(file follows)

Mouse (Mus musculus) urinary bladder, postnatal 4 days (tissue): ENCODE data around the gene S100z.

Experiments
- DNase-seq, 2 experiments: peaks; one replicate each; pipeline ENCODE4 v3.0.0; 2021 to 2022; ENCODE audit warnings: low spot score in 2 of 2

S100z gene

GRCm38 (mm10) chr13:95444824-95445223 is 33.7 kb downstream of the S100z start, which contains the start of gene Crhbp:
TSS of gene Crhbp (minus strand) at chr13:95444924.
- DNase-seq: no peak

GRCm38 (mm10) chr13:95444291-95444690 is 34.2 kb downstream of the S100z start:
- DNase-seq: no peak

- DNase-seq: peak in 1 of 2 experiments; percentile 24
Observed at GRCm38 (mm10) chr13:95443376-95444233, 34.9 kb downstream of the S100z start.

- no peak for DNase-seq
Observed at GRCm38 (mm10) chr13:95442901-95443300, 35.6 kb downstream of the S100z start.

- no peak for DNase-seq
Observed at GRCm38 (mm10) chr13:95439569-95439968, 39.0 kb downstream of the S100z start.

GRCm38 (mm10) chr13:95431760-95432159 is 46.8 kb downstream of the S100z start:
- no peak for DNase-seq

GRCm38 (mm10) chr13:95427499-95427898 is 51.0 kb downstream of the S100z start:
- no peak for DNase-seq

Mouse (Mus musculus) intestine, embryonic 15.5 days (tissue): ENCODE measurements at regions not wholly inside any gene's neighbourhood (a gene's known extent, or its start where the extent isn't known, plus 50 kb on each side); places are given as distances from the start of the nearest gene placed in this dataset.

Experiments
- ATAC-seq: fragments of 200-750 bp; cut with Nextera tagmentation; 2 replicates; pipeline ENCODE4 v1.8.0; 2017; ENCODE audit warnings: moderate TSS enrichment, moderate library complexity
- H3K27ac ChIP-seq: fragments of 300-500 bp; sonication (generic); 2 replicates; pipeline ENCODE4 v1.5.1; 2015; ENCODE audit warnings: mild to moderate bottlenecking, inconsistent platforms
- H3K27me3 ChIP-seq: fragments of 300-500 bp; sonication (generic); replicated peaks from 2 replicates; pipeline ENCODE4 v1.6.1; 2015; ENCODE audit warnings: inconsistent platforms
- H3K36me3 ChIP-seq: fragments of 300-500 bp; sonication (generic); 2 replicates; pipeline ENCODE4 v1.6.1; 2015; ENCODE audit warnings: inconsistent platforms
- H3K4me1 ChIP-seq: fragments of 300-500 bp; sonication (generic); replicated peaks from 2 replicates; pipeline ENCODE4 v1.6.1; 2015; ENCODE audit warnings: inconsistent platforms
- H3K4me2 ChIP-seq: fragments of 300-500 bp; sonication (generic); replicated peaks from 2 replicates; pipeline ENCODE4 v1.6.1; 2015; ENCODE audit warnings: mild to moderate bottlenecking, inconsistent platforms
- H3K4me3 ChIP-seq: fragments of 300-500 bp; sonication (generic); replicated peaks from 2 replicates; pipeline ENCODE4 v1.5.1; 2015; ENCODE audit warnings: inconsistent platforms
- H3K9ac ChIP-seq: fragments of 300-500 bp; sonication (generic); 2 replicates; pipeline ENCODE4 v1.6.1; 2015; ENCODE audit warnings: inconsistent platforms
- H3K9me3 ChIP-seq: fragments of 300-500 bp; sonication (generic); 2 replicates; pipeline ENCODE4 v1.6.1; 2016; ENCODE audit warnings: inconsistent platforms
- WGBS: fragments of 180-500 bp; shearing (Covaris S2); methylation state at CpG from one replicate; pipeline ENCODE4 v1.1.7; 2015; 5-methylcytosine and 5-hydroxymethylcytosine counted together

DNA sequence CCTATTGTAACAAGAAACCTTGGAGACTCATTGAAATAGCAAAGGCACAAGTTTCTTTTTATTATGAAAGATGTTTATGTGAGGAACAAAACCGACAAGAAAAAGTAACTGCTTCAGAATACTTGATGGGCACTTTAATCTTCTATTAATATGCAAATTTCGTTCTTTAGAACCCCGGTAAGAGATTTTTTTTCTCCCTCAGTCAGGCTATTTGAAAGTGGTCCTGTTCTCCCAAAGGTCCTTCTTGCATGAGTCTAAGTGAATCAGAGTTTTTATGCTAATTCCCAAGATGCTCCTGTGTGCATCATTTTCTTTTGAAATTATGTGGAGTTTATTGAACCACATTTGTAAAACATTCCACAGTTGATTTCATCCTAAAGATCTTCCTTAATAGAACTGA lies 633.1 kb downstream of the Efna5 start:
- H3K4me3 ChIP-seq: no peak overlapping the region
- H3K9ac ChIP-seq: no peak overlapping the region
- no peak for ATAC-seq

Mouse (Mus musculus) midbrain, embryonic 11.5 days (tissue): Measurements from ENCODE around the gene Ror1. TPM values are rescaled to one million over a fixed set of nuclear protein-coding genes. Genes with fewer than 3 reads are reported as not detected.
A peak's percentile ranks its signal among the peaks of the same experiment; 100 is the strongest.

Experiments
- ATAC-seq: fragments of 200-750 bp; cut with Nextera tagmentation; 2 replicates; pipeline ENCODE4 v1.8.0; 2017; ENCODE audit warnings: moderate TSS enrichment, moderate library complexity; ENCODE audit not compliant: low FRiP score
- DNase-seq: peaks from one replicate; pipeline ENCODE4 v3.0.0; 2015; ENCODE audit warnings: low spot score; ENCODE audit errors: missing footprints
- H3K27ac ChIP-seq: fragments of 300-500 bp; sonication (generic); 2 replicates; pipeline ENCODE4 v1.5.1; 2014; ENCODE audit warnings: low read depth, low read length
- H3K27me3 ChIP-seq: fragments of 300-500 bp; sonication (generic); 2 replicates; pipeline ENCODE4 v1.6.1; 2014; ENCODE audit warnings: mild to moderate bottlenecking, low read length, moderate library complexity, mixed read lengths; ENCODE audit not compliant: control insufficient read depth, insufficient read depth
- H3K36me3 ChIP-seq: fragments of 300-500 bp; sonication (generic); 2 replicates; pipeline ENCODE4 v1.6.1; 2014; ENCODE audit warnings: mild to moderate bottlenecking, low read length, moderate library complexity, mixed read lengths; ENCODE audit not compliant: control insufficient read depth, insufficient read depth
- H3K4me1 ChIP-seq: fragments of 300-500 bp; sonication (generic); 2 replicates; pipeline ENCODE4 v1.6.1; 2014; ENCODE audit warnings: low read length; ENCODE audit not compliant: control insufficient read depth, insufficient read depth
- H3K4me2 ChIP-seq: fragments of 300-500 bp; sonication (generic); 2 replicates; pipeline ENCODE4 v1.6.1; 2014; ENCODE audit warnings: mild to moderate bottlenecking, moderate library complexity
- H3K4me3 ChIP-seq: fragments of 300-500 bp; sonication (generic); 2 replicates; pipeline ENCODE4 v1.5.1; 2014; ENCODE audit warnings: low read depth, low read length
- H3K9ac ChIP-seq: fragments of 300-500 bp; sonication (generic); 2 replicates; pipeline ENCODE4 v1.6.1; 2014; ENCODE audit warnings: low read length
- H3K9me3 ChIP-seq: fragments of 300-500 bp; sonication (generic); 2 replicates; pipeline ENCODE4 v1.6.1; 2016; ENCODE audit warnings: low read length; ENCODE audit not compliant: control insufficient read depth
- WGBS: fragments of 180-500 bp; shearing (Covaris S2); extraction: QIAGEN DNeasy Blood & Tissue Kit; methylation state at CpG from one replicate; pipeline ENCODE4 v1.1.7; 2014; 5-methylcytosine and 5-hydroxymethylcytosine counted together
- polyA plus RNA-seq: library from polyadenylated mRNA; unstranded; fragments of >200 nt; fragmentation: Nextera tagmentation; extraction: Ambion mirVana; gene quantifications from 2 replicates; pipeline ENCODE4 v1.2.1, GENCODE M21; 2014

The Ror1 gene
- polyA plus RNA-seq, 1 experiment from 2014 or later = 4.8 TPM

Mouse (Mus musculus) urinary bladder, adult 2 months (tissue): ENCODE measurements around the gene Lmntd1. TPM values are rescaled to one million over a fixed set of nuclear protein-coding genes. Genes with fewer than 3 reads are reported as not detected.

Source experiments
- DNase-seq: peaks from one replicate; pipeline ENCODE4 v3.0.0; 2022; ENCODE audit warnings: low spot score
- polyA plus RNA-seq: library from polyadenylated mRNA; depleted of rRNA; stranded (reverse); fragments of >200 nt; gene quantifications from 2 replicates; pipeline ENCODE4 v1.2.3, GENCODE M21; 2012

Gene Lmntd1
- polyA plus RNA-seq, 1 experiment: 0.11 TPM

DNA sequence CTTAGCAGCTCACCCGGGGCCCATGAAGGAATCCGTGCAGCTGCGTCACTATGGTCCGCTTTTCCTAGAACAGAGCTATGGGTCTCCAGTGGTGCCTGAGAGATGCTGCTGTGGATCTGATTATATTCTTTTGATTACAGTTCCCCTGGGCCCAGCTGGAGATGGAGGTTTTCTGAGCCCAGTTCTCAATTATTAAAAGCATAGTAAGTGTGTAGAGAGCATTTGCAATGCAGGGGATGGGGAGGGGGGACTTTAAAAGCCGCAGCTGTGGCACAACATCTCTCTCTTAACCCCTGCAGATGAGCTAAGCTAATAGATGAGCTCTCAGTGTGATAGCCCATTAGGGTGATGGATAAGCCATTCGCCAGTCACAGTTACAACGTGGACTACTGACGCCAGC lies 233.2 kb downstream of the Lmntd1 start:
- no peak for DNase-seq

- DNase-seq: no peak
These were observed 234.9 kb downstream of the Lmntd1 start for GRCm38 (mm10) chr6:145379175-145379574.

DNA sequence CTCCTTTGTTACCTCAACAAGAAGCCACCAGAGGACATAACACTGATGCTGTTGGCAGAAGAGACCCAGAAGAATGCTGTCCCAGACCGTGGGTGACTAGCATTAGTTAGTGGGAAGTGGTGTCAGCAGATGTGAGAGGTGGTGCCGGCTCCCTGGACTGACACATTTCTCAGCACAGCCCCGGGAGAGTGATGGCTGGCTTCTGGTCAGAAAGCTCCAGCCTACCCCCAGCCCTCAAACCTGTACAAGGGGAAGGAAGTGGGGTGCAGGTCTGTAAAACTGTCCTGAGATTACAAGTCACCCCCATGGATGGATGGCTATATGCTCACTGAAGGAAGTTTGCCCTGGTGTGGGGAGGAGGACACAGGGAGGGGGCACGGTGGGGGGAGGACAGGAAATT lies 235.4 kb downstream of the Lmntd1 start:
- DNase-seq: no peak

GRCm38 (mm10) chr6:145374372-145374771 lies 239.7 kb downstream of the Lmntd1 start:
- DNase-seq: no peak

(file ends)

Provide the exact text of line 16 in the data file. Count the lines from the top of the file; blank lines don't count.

GRCm38 (mm10) chr13:95431760-95432159 is 46.8 kb downstream of the S100z start: